Redding Pilgrim
Congregational Church, UCC

The Way: 2/14/16 to 3/20/16

The Way


I will make a way in the wilderness and rivers in the desert.
– Isaiah 43: 19

“The Way: You Don’t Choose a Life, You Live a Life” – Lent is a time of reflection and there’s nothing like a pilgrimage to conjure that up. Inspired by passages in the scriptures that talk about the journeys, roads and pathways of life, we will make our “way” together through this poignant season. The movie “The Way” accompanies us as our modern-day inspiration to live the life we’ve been given to the fullest.


The Wandering Way
Jesus, full of the Holy Spirit, returned from the Jordan and was led by the Spirit in the wilderness, where for forty days he was tempted by the devil.
– Luke 4:1-2

After Jesus’ baptism, he went on a pilgrimage into the wilderness. A common practice among spiritual leaders of his day, this was a time to dig deep into the humanity of his soul. Along the way he encounters what we all encounter along the paths of life–temptations to stray from the path that God has intended for us. But “all who wander are not lost”–for it is in the wandering that we find our true selves.

The Way Around
At that very hour some Pharisees came and said to him, “Get away from here, for Herod wants to kill you.” He said to them, “Go and tell that fox for me, ‘Listen, I am casting out demons and performing cures today and tomorrow, and on the third day I finish my work. Yet today, tomorrow, and the next day I must be on my way, because it is impossible for a prophet to be killed outside of Jerusalem.’ Jerusalem, Jerusalem, the city that kills the prophets and stones those who are sent to it! How often have I desired to gather your children together as a hen gathers her brood under her wings, and you were not willing!
– Luke 13:31-34

We are not always understood. Jesus found this out, just like so many others whose closest family, friends and neighbors have created an idea of who we are and cannot imagine the possibilities God has called us to. Sometimes we must go ahead and do what we dream, claiming who we know we are, taking the way around what others think we ought to do and be.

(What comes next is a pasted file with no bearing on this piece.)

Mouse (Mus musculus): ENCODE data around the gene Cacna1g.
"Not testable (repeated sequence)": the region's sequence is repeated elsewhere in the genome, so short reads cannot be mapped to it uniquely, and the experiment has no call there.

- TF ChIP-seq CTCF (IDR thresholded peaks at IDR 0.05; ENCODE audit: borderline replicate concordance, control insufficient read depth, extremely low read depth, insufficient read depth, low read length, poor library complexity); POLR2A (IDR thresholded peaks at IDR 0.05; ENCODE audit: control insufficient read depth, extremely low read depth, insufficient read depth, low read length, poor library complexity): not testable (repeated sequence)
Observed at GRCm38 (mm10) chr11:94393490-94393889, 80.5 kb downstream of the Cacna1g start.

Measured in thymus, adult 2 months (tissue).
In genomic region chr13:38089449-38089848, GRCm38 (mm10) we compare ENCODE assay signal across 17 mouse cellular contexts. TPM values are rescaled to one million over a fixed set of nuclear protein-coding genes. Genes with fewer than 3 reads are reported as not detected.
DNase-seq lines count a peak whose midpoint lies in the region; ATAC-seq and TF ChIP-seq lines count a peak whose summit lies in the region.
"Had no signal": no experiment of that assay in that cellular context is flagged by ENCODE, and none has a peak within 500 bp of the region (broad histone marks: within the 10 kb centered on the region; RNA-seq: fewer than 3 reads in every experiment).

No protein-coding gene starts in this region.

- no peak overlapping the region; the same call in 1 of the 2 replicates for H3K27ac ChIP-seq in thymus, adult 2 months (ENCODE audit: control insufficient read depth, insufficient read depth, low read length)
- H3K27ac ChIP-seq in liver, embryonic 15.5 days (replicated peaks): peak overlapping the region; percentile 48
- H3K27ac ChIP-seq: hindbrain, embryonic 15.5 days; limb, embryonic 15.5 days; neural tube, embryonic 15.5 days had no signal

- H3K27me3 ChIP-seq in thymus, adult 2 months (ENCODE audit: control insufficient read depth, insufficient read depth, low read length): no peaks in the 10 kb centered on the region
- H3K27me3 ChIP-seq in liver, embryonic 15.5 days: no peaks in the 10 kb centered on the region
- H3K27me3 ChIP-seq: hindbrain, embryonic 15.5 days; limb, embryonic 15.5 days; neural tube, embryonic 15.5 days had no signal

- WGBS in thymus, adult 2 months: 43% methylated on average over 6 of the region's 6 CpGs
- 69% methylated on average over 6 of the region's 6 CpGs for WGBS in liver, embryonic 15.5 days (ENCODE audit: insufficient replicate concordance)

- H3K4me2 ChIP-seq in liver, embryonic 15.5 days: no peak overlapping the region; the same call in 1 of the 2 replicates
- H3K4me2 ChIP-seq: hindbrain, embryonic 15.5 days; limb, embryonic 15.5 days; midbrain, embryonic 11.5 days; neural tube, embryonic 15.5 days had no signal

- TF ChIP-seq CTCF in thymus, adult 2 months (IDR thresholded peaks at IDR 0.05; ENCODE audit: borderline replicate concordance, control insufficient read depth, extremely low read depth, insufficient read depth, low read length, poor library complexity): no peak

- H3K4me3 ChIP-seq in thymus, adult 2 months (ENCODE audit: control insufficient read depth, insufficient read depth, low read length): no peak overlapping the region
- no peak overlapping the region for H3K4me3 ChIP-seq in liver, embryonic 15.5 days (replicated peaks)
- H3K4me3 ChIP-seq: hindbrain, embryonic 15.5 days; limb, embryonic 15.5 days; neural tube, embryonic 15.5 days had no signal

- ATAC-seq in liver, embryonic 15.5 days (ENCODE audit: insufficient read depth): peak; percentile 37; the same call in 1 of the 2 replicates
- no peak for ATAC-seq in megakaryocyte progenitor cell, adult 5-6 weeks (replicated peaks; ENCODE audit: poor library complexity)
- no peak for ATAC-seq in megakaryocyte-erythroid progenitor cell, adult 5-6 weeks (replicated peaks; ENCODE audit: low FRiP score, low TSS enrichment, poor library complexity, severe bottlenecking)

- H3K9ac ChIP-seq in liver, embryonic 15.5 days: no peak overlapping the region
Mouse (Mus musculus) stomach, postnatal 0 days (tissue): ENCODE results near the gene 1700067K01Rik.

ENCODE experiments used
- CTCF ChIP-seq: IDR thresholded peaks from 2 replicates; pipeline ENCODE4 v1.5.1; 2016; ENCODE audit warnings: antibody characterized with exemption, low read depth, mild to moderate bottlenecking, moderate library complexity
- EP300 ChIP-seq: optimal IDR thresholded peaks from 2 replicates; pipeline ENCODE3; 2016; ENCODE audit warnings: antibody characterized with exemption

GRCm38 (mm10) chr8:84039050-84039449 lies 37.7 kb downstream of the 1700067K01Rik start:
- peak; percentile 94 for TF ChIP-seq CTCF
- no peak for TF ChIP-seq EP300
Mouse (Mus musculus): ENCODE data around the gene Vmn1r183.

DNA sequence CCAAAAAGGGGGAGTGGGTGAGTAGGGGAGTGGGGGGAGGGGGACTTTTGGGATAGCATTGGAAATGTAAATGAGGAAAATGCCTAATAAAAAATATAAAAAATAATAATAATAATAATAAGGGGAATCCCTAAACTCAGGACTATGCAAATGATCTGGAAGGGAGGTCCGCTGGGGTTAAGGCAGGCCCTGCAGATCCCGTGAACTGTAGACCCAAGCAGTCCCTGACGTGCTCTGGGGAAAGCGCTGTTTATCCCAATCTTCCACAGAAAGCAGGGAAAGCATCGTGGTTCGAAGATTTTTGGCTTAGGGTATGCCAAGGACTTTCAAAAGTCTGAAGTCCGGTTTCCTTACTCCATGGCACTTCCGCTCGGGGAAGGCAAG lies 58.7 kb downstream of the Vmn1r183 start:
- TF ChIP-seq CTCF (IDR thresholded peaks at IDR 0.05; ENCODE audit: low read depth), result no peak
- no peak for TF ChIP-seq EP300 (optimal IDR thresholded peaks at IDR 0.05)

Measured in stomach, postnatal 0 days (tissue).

The High Way
Everyone who thirsts, come to the waters; and you that have no money, come, buy and eat! Come, buy wine and milk without money and without price… For my thoughts are not your thoughts, nor are your ways my ways, says the LORD. For as the heavens are higher than the earth, so are my ways higher than your ways and my thoughts than your thoughts.
– Isaiah 55:1-9

We are taught that everything costs. But our ways are not God’s ways. There are higher ways. We are all invited, without price, to the table of God’s grace. This is the high way that we are invited to embody to others. Hospitality is the way… even we do not agree on everything, we are still one family at one table.

The Way Home
From now on, therefore, we regard no one from a human point of view; even though we once knew Christ from a human point of view, we know him no longer in that way. So if anyone is in Christ, there is a new creation: everything old has passed away; see, everything has become new!
– 2 Cor 5: 16-17

…Then the father said to him, ‘Son, you are always with me, and all that is mine is yours. But we had to celebrate and rejoice, because this brother of yours was dead and has come to life; he was lost and has been found.’
– Luke 15: 11b-32

No matter what we call “home” in this physical world, we yearn for a spiritual home within that offers serenity, acceptance, belonging. The extravagant acceptance of the father for the son in Jesus’ parable of the wandering son is difficult for us to believe sometimes… that no matter what we have done, who we are, how far we are from what we want to become, we are welcomed home by the Loving Parent.

The Free Way
Thus says the LORD, who makes a way in the sea, a path in the mighty waters, who brings out chariot and horse, army and warrior; they lie down, they cannot rise, they are extinguished, quenched like a wick: Do not remember the former things, or consider the things of old. I am about to do a new thing; now it springs forth, do you not perceive it? I will make a way in the wilderness and rivers in the desert.
– Isaiah 43: 16-19

Beloved, I do not consider that I have made it my own; but this one thing I do: forgetting what lies behind and straining forward to what lies ahead, I press on toward the goal for the prize of the heavenly call of God in Christ Jesus.
– Phil 3: 13-14

New paths are possible through freedom in Christ. And these ways made plain before us if we have eyes to see. Yes, we will strain against adversity–such is life. But new life is always possible. New horizons are ours through relationship with God and with each other. We will offer symbols of our efforts this day in the form of rocks (which can be both stumbling blocks and stepping stones along the way) and affirm that God, our rock and our redeemer is with us every step.

The Other Way (Palm Sunday)
As he rode along, people kept spreading their cloaks on the road. As he was now approaching the path down from the Mount of Olives, the whole multitude of the disciples began to praise God joyfully with a loud voice for all the deeds of power that they had seen, saying, “Blessed is the king who comes in the name of the Lord! Peace in heaven, and glory in the highest heaven!” – Luke 19: 28-40

This moment on this road for Jesus feels both like the end and the beginning. Such are so many moments of our lives. A pilgrimage may reach its destination but the hope, the wisdom, the lessons learned along the way have offered a new starting point for us. What have we learned and what transformation–what “other way”–are we called to in the name of right relationship in our lives?